President Obama: `American people refuse to be terrorized’
WASHINGTON -- President Obama said Tuesday investigators do not know whether the bombs that killed three and wounded dozens at the Boston Marathon were an act of a single person or an organized group -- or why they were planted -- but that the ``American people refused to be terrorized.’’
The president said investigators are treating the episode as a terrorist act.
``Any time bombs are used to target innocent civilians, it is an act of terror,’’ he said at a short briefing in the White House. The president took no questions.
``We do not know whether this is an act of an organization, or an individual, or individuals. We don’t have a sense of motive yet,’’ he said.
Obama cited what he described as acts of heroism at the marathon finish line shortly after the bombs exploded, creating a chaotic and bloody scene. He lauded exhausted runners who ``kept running to the nearest hospital to give blood’’ or tore off their own clothes to make tourniquets for the wounded.
Earlier, US Senators opened their session Tuesday with condemnations of the Boston Marathon bombing attack, and Senate Minority Leader Mitch McConnell argued that Americans have lowered their guard against terrorism to pre-Sept. 11, 2001 levels.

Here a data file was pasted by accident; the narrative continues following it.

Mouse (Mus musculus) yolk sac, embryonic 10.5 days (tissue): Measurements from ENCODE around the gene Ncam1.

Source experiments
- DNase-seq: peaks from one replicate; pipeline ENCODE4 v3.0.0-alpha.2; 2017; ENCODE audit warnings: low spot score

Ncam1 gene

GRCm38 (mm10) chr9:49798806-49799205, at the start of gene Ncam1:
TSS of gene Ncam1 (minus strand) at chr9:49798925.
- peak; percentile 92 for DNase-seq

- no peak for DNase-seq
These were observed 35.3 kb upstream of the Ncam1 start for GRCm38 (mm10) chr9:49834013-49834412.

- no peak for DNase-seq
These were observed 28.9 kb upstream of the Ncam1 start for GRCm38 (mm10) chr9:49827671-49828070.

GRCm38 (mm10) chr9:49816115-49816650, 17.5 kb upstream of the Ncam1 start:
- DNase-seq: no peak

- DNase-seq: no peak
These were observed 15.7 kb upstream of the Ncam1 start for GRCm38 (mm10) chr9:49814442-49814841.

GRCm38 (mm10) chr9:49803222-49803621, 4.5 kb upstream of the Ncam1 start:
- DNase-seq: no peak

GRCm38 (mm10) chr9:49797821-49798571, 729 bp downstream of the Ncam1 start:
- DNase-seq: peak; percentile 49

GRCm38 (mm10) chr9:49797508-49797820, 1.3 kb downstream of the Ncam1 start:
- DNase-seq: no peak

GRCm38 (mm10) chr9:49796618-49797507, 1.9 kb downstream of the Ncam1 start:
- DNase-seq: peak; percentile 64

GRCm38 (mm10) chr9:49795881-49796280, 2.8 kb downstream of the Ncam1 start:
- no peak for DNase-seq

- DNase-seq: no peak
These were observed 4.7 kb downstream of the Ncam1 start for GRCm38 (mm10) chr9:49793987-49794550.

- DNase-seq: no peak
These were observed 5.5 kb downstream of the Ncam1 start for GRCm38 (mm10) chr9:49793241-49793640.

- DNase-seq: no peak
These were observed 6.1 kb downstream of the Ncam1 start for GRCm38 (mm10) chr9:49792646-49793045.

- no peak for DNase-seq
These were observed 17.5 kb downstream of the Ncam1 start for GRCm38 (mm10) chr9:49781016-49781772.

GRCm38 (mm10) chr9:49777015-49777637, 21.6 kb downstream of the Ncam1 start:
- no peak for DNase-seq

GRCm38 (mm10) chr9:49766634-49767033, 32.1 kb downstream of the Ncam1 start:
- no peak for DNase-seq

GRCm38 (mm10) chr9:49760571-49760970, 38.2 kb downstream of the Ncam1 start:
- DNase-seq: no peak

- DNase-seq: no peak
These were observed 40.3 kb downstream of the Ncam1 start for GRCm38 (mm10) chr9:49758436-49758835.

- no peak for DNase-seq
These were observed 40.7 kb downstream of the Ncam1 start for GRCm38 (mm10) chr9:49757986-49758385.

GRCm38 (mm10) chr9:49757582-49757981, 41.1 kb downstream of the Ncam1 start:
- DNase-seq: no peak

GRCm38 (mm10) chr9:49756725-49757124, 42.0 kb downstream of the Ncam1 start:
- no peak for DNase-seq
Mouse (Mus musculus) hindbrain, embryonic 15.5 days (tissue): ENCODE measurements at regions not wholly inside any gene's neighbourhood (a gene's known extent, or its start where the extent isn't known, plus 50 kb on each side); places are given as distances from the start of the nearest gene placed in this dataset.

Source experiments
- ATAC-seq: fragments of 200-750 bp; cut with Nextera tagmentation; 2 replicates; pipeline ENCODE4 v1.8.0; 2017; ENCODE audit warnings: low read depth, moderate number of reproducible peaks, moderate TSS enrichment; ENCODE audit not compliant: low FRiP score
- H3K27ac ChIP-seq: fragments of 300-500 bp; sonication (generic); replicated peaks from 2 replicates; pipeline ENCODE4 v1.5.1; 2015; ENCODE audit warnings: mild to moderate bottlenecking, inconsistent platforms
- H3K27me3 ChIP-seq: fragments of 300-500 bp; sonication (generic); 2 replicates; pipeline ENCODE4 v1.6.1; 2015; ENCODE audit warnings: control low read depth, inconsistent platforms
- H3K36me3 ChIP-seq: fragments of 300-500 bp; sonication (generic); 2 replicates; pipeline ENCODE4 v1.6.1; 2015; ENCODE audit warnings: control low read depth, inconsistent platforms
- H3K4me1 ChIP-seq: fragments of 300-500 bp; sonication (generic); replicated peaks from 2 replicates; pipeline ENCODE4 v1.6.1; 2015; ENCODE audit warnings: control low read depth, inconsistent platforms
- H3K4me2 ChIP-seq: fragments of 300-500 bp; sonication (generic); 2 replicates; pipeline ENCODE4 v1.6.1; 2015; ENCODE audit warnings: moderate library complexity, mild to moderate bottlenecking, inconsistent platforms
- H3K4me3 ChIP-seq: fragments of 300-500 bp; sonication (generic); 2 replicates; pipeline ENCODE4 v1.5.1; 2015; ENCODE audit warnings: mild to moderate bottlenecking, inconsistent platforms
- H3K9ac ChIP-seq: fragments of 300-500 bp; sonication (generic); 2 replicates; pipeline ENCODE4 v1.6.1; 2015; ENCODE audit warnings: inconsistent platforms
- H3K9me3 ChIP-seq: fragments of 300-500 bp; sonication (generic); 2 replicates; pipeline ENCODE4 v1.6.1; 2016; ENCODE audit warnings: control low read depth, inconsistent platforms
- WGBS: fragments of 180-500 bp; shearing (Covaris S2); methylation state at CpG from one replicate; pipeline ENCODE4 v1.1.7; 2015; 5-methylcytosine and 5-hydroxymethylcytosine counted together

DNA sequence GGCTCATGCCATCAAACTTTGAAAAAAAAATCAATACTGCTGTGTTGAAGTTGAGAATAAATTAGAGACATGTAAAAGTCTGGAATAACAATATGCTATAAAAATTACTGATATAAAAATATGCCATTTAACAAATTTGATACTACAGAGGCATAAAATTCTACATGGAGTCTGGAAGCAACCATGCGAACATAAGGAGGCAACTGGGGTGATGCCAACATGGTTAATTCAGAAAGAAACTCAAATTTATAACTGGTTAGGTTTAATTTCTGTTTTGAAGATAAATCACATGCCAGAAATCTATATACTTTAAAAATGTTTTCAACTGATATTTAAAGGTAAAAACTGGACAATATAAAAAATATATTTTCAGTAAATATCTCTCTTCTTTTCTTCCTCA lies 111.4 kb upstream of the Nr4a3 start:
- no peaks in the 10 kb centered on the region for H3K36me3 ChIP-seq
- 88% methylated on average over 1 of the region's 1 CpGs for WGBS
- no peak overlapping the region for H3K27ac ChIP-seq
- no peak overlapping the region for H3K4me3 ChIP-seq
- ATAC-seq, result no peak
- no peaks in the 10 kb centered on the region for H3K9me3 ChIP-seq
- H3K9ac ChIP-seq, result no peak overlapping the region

“The complacency that prevailed prior to September 11 has actually returned,” said McConnell, the Kentucky Republican. “And so we are newly reminded that serious threats to our way of life remain. And today again we recommit ourselves to the fight against terrorism at home and abroad.”
Majority Leader Harry Reid echoed President Obama’s call to bring those responsible to justice and offered condolences to those affected.
“We are still reeling from the senseless violence at the Boston Marathon yesterday,” Reid said.
Reid said the Senate would move forward with its business and begin voting on amendments to gun-control legislation, which he pushed past the threat of a Republican-led filibuster last week.